The 80/20 Rule

November 02, 2020 4 min read

When I was growing up, adventures in the outdoors were so liberating, so life-affirming, and so positive that I find supporting others to enjoy the outdoors to be a continued fulfilling employment for me. Books were always a first source of inspiration: from Swallows and Amazons to the first guidebooks I ever bought – The Eastern FellsFRCC BorrowdaleNorthern Caves – to maps such as Malham and WharfedaleOL sheet 24, as well as first ever narratives like Savage ArenaTouching the Void and Nanga Parbat Pilgrimage.

That’s not entirely true. It may come as a surprise to people who know me, but it isn’t always all about me.

We publish books, yes to inspire in others a lifetime of adventure, but for other reasons too.

There are fifteen of us at Vertebrate and for each of us, this job is a career. The company is there to give each of us a fulfilling and rewarding job that is something to be proud of and something each of us can feel secure about. So while it’s great if you all get some inspiration to embark on a new walk, a wild swim or a three-star rock climb from one of our books, it’s far more rewarding for me to see one of the team buy a house, get married, or have a baby. It makes us feel that bit more permanent, more real.

I’ve always been a bit uncomfortable by the whole ‘getting bigger’ strategy. Books have a certain longevity and I like to think a criterion at commissioning is to consider the value of a book to its recipient. I don’t expect you to read one of our books twice or even three times, but I am happy that we make sure we produce books that warrant being kept, referenced and lent (although don’t go mad with the lending … don’t overdo that). We also strive to run an operation as environmentally conscious as we can, using FSC papers, controlling waste and printing lean.

I like to think of us as a global company (I’m not going there with the B word, don’t worry) but we do work with a number of publishers around the world, including Desnivel in Spain, Les Editions du Mont-Blanc in France, Mountaineers Books and Rocky Mountain Books in North America, plus many others. It helps us understand our place in the world and to get well-rounded feedback. We are also a very local company and it is at the very heart of why we publish books to stay connected and be a part of our community. Whether it be in Sheffield working with local cycling, walking and climbing advocacy groups like Ride Sheffield, or nationally being an active member of the Independent Publishers Guild, British Mountaineering Council, or working with our network of independent bookshops like Stanfords, Simply Books, Sam Read, Rhyme and Reason, plus many others. It is very rewarding and satisfying to be part of something.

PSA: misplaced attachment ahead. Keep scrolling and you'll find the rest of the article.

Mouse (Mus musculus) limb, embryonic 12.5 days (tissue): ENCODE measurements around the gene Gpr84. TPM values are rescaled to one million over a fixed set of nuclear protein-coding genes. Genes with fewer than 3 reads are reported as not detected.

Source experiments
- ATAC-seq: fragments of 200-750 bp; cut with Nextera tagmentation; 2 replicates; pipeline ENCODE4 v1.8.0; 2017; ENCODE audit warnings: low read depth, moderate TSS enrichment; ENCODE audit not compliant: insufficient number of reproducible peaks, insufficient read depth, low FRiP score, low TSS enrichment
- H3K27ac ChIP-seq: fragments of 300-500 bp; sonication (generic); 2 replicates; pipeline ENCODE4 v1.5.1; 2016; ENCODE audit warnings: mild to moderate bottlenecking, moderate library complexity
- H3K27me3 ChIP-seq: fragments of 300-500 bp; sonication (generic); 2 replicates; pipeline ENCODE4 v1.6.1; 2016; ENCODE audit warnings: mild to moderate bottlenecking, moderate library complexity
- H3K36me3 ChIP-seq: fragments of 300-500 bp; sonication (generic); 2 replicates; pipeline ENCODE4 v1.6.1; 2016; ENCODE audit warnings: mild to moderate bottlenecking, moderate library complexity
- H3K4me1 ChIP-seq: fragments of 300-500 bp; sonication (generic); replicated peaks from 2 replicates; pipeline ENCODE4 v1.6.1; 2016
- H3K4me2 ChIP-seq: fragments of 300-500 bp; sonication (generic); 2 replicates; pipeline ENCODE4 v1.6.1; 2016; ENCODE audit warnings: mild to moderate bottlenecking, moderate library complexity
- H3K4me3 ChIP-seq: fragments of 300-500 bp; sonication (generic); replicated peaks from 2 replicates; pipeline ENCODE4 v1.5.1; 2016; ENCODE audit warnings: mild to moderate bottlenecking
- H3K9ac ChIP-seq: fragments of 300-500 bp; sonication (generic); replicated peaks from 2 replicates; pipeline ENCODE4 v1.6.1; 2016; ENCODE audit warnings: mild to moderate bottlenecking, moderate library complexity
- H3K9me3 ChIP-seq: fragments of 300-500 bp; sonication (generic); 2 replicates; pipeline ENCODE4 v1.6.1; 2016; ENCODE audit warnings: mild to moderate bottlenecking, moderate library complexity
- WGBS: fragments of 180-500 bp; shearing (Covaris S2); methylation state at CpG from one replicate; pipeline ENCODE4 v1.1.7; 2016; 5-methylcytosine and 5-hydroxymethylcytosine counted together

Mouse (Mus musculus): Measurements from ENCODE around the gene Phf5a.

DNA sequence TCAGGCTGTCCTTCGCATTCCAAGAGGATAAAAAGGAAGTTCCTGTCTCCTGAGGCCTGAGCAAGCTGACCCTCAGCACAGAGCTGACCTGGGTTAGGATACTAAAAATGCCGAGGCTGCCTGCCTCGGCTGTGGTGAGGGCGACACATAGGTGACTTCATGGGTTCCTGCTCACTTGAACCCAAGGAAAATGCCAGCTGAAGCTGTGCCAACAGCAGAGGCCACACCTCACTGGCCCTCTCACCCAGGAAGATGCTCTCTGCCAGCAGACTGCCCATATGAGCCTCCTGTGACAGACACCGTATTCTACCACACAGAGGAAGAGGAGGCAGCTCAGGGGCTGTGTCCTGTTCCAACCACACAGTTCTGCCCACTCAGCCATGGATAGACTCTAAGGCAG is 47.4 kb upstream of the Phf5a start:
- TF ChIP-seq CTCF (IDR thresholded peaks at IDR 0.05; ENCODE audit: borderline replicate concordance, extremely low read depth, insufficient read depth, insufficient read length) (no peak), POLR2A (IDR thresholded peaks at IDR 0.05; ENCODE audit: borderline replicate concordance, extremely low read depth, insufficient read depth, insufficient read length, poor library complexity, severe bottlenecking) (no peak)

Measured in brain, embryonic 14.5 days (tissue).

We also have a responsibility to keep literary traditions alive. When we started publishing, mountaineering books were somewhat in the doldrums and rock-climbing books were unheard of. Many guidebooks (with respect to all our peers here) were, let us say, becoming dated, especially mountain biking guides. I like to think we published a few titles to just get a bloody book out where only rubbish ones had gone before.

So that’s it really. Yes, we want to inspire adventure and all the mental and physical health benefits that come from that (don’t blame us if you break a wrist piling off your bike). But equally so we want to pay our taxes, keep people’s careers moving forward, not screw up the planet, and yes, receive the adoration from our friends and partners.

However, I haven’t come here today to tell you that. I’ve come to tell you about the 80/20 rule and how it applies to publishing. Typically, in life and particularly in commerce, 80% of business will come from 20% of your customers, or 80% of your hassle will come from 20% of your hassle generators. For publishing, 80% of our sales come in those two months before Christmas. They come from the events we do in the dark winter nights, they come from the shops, the bloggers, the passing customers, from a visit to the climbing wall, or from going for a run with your mates and one of them banging on about how good Ally Beaven’s new book Broken is. Mainly they come from Amazon. Everywhere goes bonkers just before Christmas but Amazon is on another level.

But if I’m honest again with you, I haven’t even come to say that today. The simple truth is Amazon won’t be there for independent businesses this Christmas and everywhere else is severely restricted or plain old cancelled. Amazon can’t just quadruple its capacity to deal with the demand (although it will have a bloody good go). Something will have to suffer, and it will be the smaller independents. It started this morning; our usual Monday morning order from them was down 75% from last week, whereas at this time of year we would have expected it to be up 30% at least.

So, with that in mind, I’ll finally get to the point. Please do your Christmas shopping early, as many places simply won’t be able to deliver or have stock closer to the date. Don’t rely on Amazon, as we’re expecting a lot of our top books to simply not be available. Instead, please get out and support your local shops this week while they are still open and online when they are not …

…and please have a look around our website – we’ve kept the free shipping and we’ve made everything 25% off.